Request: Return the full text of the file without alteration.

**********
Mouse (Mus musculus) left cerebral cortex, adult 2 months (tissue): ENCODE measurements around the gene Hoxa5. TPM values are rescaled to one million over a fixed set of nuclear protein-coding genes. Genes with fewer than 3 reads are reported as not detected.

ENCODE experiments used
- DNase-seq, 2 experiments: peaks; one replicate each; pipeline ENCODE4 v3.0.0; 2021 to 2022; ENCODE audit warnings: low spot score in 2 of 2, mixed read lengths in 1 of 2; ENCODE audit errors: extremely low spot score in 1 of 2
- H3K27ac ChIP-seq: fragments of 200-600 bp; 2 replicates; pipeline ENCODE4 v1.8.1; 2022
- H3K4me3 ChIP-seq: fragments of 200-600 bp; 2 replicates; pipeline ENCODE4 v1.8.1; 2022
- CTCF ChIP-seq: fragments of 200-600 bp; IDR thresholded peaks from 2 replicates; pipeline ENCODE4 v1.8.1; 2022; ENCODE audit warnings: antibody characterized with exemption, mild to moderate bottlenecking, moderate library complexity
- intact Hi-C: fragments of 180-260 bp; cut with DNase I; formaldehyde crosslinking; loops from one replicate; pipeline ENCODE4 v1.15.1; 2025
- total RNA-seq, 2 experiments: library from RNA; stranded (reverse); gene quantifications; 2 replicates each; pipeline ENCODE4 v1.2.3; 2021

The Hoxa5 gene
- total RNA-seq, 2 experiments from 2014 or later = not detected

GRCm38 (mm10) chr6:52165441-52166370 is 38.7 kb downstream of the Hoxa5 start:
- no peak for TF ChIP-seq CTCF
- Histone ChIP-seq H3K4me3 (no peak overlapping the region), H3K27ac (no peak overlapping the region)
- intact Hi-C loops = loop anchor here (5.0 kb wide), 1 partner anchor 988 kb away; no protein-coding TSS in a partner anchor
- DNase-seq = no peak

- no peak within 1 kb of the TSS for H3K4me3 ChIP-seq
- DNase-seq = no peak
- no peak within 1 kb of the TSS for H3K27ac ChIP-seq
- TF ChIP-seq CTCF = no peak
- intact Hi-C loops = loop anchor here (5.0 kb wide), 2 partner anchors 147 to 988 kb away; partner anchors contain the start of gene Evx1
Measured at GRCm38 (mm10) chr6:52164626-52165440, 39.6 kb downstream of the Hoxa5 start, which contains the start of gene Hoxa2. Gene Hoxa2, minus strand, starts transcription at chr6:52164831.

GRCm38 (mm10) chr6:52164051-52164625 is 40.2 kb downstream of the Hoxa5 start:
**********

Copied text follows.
Mouse (Mus musculus) left cerebral cortex, adult 2 months (tissue): ENCODE measurements around the gene Hoxa5. TPM values are rescaled to one million over a fixed set of nuclear protein-coding genes. Genes with fewer than 3 reads are reported as not detected.

ENCODE experiments used
- DNase-seq, 2 experiments: peaks; one replicate each; pipeline ENCODE4 v3.0.0; 2021 to 2022; ENCODE audit warnings: low spot score in 2 of 2, mixed read lengths in 1 of 2; ENCODE audit errors: extremely low spot score in 1 of 2
- H3K27ac ChIP-seq: fragments of 200-600 bp; 2 replicates; pipeline ENCODE4 v1.8.1; 2022
- H3K4me3 ChIP-seq: fragments of 200-600 bp; 2 replicates; pipeline ENCODE4 v1.8.1; 2022
- CTCF ChIP-seq: fragments of 200-600 bp; IDR thresholded peaks from 2 replicates; pipeline ENCODE4 v1.8.1; 2022; ENCODE audit warnings: antibody characterized with exemption, mild to moderate bottlenecking, moderate library complexity
- intact Hi-C: fragments of 180-260 bp; cut with DNase I; formaldehyde crosslinking; loops from one replicate; pipeline ENCODE4 v1.15.1; 2025
- total RNA-seq, 2 experiments: library from RNA; stranded (reverse); gene quantifications; 2 replicates each; pipeline ENCODE4 v1.2.3; 2021

The Hoxa5 gene
- total RNA-seq, 2 experiments from 2014 or later = not detected

GRCm38 (mm10) chr6:52165441-52166370 is 38.7 kb downstream of the Hoxa5 start:
- no peak for TF ChIP-seq CTCF
- Histone ChIP-seq H3K4me3 (no peak overlapping the region), H3K27ac (no peak overlapping the region)
- intact Hi-C loops = loop anchor here (5.0 kb wide), 1 partner anchor 988 kb away; no protein-coding TSS in a partner anchor
- DNase-seq = no peak

- no peak within 1 kb of the TSS for H3K4me3 ChIP-seq
- DNase-seq = no peak
- no peak within 1 kb of the TSS for H3K27ac ChIP-seq
- TF ChIP-seq CTCF = no peak
- intact Hi-C loops = loop anchor here (5.0 kb wide), 2 partner anchors 147 to 988 kb away; partner anchors contain the start of gene Evx1
Measured at GRCm38 (mm10) chr6:52164626-52165440, 39.6 kb downstream of the Hoxa5 start, which contains the start of gene Hoxa2. Gene Hoxa2, minus strand, starts transcription at chr6:52164831.

GRCm38 (mm10) chr6:52164051-52164625 is 40.2 kb downstream of the Hoxa5 start: